Remember when John Poindexter's "Total Information Awareness" program -- which was "to use data mining technologies to sift through personal transactions in electronic data to find patterns and associations connected to terrorist threats and activities": basically create real-time surveillance of everyone -- was too extreme and menacing even for an America still at its peak of post-9/11 hysteria? Yet here we have the NYPD -- more than a decade removed from 9/11 -- announcing a very similar program in very similar terms, and it's almost impossible to envision any real controversy.

Similarly, in the AP's sentence above describing the supposed targets of this new NYPD surveillance program: what, exactly, is a "potential terrorist"? Isn't that an incredibly Orwellian term given that, by definition, it can include anyone and everyone? In practice, it will almost certainly mean: all Muslims, plus anyone who engages in any activism that opposes prevailing power factions. That's how the American Surveillance State is always used. Still, the undesirability of mass, "all-seeing," indiscriminate surveillance regime was a given -- a view, in sum, that the East German Stasi was a bad idea that we would not want to replicate on American soil -- yet now, there is almost no limit on the level of state surveillance we tolerate.

In The New York Times yesterday, Elisabeth Bumiller wrote about the very moving and burdensome plight of America's drone pilots who, sitting in front of a "computer console [] in the Syracuse suburbs," extinguish people's lives thousands of miles away by launching missiles at them. The bulk of the article is devoted to eliciting sympathy and admiration for these noble warriors, but when doing so, she unwittingly describes America's future with domestic surveillance drones:

"Among the toughest psychological tasks is the close surveillance for aerial sniper missions, reminiscent of the East German Stasi officer absorbed by the people he spies on in the movie 'The Lives of Others.' A drone pilot and his partner, a sensor operator who manipulates the aircraft's camera, observe the habits of a militant as he plays with his children, talks to his wife and visits his neighbors. They then try to time their strike when, for example, his family is out at the market.

"'They watch this guy do bad things and then his regular old life things,' said Col. Hernando Ortega, the chief of aerospace medicine for the Air Education Training Command, who helped conduct a study last year on the stresses on drone pilots. . . . 'You see them wake up in the morning, do their work, go to sleep at night,' said Dave, an Air Force major who flew drones from 2007 to 2009 at Creech Air Force Base in Nevada and now trains drone pilots at Holloman Air Force Base in New Mexico."

Next Page  1  |  2

 

For the past 10 years, I was a litigator in NYC specializing in First Amendment challenges, civil rights cases, and corporate and securities fraud matters. I am the author of the New York Times Best-Selling book, How Would A Patriot (more...)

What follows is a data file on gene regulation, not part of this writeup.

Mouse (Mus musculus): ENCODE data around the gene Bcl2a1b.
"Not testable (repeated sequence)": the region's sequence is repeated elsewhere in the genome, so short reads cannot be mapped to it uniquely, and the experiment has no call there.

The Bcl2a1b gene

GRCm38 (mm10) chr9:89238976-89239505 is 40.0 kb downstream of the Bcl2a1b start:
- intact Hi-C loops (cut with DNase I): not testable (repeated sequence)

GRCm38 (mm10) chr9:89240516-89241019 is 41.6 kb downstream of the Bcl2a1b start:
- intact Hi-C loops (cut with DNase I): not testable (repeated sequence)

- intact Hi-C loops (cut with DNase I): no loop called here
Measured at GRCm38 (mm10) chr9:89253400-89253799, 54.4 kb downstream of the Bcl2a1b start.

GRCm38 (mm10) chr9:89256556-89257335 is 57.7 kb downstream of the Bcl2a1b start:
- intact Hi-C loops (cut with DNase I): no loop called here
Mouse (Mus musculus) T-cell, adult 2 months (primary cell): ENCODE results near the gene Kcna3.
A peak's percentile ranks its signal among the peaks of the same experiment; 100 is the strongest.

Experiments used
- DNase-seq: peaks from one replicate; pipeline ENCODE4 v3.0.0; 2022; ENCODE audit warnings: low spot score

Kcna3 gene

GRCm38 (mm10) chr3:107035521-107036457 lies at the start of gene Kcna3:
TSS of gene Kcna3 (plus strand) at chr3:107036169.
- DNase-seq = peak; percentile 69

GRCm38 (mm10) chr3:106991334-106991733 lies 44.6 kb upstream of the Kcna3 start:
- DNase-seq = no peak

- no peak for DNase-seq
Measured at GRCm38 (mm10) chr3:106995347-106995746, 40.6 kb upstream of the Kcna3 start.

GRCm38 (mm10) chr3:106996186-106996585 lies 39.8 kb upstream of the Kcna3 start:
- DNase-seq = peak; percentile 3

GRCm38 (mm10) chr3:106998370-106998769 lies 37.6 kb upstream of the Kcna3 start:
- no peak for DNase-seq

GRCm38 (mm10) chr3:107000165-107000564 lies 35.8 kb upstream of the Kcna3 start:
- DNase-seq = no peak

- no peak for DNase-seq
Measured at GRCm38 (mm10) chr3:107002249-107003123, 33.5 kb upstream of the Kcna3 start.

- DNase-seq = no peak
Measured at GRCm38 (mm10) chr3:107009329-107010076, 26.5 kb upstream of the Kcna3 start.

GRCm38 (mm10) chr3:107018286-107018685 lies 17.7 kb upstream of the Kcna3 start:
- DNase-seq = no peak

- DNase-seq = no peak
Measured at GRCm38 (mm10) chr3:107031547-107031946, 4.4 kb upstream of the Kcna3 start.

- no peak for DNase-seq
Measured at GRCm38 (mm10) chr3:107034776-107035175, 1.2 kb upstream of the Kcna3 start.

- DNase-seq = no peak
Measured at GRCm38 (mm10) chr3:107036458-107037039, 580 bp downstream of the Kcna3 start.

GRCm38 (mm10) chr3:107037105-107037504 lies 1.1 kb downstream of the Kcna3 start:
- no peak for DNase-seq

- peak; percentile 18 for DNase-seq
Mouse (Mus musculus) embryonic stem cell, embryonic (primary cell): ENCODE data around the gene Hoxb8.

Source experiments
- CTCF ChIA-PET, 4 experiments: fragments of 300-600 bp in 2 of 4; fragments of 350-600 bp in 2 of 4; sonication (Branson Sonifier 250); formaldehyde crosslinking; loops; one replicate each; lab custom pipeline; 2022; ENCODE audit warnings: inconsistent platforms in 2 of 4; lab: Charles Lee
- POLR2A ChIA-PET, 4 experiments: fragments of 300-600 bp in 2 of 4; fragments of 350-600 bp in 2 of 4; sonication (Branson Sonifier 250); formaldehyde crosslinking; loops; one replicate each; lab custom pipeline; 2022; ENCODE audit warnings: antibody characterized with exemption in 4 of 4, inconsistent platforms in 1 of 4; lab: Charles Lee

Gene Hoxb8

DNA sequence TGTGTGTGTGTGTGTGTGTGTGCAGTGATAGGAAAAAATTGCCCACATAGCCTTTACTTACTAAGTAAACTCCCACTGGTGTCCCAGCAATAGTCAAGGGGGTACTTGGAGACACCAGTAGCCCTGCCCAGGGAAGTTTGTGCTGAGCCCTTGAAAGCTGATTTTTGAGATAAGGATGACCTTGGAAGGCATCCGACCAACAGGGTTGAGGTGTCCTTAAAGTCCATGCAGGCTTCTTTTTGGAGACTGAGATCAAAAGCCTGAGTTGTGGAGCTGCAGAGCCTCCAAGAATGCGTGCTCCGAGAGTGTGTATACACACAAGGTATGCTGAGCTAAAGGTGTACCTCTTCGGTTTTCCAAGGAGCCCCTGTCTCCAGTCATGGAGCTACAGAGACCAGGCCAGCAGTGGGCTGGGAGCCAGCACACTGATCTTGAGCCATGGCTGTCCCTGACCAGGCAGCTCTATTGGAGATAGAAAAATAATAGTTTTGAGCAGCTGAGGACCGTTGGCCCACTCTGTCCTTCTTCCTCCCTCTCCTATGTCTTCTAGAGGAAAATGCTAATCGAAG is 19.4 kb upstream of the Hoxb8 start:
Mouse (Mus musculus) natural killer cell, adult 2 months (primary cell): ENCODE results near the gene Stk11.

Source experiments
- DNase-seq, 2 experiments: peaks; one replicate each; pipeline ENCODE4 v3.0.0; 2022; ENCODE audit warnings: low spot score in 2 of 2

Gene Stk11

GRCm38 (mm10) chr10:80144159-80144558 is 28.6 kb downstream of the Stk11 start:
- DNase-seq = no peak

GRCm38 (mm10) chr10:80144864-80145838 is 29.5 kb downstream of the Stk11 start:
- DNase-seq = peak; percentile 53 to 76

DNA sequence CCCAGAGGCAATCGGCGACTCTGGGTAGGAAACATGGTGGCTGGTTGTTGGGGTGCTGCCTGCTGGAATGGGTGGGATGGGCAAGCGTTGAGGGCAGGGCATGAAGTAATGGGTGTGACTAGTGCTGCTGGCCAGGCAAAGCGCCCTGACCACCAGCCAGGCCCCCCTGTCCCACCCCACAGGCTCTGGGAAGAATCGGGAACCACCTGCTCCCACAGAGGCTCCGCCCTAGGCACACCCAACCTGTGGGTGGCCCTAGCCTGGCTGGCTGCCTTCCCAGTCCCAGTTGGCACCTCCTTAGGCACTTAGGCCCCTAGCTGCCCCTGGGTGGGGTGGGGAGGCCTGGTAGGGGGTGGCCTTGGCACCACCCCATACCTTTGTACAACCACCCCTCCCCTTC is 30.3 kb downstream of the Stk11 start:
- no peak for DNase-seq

Add this Page to Facebook!   Submit to Twitter   Submit to Reddit   Submit to Stumble Upon   Pin It!   Fark It!   Tell A Friend
The views expressed in this article are the sole responsibility of the author and do not necessarily reflect those of this website or its editors.

Writers Guidelines

Contact Author Contact Editor View Authors' Articles

Most Popular Articles by this Author:     (View All Most Popular Articles by this Author)

HSBC, too big to jail, is the new poster child for US two-tiered justice system

US investigates possible WikiLeaks leaker for "communicating with the enemy"

Prosecution of Anonymous activists highlights war for Internet control

The myth of Obama's "blunders" and "weakness"

Are All Telephone Calls Recorded And Accessible To The US Government?

The Remarkable, Unfathomable Ignorance of Debbie Wasserman Schultz

Comments

The time limit for entering new comments on this article has expired.

This limit can be removed. Our paid membership program is designed to give you many benefits, such as removing this time limit. To learn more, please click here.

Comments: Expand   Shrink   Hide  
7 people are discussing this page, with 7 comments
To view all comments:
Expand Comments
(Or you can set your preferences to show all comments, always)

I oppose. I have stopped paying federal income tax... by Christopher Toussaint on Thursday, Aug 2, 2012 at 11:52:50 AM
I questioned myself during the last election as to... by Stevethinks on Thursday, Aug 2, 2012 at 12:12:50 PM
Why it is so very important that Obama have a 2nd ... by Miriam Callaghan on Thursday, Aug 2, 2012 at 3:49:30 PM
took over when JFK was assassinated. Their lock on... by intotheabyss on Thursday, Aug 2, 2012 at 4:08:09 PM
" There is  zero question  that this d... by BFalcon on Thursday, Aug 2, 2012 at 11:20:18 PM
Glenn goes on and on about 'How Americans are effi... by 911TRUTH on Friday, Aug 3, 2012 at 12:49:00 AM
The Nuremberg War Crimes Trials were shocking, rev... by Lance Ciepiela on Friday, Aug 3, 2012 at 2:15:17 AM